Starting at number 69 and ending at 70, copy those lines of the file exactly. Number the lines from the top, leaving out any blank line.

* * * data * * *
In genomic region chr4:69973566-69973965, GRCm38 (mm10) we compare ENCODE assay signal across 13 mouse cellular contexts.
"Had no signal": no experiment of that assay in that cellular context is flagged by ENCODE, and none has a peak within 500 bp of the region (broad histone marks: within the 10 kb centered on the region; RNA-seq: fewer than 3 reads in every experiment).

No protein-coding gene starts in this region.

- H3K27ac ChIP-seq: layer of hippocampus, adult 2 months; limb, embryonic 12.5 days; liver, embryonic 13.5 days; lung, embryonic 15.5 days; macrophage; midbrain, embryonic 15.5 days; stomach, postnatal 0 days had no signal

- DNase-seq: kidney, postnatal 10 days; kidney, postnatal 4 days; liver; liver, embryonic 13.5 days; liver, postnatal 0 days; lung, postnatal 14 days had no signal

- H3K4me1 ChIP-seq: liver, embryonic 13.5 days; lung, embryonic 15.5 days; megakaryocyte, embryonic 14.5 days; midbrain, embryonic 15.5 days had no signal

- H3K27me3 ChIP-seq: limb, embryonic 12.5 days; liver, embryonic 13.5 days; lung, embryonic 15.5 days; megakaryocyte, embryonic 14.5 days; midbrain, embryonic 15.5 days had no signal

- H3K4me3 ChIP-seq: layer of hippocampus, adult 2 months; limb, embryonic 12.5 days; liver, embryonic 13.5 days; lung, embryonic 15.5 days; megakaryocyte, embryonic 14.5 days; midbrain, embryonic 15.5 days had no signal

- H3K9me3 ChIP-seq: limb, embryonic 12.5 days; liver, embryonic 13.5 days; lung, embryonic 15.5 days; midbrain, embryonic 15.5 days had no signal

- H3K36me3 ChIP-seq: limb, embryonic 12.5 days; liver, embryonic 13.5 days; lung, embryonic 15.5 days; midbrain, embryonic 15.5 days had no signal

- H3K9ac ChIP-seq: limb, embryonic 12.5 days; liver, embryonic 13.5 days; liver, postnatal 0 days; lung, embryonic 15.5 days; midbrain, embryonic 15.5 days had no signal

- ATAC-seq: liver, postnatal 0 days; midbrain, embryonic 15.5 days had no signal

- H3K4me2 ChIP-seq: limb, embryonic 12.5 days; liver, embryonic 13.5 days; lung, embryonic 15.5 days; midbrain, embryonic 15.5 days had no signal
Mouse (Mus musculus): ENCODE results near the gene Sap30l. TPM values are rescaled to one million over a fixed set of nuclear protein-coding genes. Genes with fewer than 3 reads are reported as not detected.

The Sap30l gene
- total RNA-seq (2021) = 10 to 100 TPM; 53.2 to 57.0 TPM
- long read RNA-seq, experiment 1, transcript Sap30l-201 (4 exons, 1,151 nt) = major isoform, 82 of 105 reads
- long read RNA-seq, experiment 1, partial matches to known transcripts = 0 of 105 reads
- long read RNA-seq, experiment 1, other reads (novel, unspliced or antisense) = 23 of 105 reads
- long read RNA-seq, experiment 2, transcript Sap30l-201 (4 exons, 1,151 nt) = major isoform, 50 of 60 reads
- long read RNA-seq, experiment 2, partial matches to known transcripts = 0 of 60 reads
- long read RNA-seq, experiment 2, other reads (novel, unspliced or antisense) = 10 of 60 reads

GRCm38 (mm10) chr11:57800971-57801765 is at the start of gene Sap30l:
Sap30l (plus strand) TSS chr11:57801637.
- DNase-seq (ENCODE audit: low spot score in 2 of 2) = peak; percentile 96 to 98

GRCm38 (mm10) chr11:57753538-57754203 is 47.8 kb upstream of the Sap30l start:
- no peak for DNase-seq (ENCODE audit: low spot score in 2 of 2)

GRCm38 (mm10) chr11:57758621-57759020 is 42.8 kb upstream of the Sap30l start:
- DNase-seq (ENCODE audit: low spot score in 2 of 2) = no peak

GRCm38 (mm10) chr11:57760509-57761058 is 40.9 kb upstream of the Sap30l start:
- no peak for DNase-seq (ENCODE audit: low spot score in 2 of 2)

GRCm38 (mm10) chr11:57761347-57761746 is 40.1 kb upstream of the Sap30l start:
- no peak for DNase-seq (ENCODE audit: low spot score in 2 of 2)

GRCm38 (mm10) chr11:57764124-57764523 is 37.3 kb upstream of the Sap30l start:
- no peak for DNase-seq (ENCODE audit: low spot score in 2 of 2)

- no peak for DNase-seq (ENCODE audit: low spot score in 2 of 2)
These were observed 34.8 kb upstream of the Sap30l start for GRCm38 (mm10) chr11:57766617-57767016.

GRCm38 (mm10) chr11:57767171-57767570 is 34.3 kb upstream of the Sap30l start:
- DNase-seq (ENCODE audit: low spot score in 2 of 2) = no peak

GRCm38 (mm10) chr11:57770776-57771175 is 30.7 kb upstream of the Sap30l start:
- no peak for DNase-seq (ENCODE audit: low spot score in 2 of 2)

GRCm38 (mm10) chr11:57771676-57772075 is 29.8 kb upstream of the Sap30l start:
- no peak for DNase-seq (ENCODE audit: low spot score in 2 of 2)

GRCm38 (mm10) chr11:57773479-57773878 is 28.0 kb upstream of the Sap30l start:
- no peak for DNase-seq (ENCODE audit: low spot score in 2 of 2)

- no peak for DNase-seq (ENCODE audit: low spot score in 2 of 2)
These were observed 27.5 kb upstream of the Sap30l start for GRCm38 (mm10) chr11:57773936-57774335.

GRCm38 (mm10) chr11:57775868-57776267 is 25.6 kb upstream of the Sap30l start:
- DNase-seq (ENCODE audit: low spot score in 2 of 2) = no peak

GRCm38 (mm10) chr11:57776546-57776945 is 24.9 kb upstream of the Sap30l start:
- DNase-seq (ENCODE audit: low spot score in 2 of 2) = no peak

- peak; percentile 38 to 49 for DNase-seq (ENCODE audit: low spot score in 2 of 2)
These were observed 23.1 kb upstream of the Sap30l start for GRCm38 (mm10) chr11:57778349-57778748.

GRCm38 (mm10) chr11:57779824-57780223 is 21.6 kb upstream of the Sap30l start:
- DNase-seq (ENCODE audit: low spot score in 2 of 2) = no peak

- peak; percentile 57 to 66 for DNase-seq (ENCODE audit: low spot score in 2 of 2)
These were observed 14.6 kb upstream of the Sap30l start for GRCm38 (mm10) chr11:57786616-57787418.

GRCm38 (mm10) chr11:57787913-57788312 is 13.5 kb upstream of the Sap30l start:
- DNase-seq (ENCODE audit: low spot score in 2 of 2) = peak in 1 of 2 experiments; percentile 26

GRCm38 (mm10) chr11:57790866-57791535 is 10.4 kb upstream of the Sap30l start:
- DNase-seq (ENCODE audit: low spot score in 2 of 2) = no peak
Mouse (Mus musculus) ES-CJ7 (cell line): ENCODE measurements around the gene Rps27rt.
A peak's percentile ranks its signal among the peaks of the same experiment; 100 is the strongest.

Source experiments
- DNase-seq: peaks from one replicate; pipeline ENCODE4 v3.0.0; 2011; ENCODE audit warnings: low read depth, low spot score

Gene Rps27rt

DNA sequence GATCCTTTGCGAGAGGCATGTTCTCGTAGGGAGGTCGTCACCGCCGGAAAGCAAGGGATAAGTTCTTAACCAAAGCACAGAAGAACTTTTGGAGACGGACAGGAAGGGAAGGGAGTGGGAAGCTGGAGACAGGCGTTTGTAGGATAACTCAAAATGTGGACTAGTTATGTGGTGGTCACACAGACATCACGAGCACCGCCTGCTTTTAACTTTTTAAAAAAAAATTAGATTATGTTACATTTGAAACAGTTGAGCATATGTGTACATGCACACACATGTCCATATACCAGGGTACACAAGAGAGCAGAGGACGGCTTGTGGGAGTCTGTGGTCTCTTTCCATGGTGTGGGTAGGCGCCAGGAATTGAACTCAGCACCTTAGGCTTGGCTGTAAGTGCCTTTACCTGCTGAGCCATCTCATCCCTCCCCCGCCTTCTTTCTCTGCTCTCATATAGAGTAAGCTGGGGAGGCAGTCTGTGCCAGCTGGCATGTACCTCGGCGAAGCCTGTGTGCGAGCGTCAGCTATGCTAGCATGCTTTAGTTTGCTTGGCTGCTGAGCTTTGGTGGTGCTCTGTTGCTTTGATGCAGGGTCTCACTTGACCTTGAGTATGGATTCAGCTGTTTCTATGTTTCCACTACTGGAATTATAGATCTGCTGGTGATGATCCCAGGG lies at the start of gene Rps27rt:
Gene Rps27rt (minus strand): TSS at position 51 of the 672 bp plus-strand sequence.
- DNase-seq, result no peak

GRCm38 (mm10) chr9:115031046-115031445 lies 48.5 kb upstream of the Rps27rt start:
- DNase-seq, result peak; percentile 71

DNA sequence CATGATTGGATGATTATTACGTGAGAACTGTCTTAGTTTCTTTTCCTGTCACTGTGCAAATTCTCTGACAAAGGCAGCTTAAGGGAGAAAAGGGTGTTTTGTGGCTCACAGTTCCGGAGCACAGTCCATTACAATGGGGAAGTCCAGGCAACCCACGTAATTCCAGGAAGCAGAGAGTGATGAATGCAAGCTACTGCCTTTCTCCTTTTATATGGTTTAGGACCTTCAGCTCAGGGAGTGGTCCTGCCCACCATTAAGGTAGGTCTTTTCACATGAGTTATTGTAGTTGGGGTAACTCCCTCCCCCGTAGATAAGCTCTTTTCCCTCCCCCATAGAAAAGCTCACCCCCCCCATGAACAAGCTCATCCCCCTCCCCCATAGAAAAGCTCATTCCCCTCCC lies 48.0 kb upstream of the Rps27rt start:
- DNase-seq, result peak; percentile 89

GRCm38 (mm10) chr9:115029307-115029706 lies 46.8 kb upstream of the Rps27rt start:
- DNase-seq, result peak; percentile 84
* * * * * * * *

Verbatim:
- DNase-seq, result no peak

GRCm38 (mm10) chr9:115031046-115031445 lies 48.5 kb upstream of the Rps27rt start: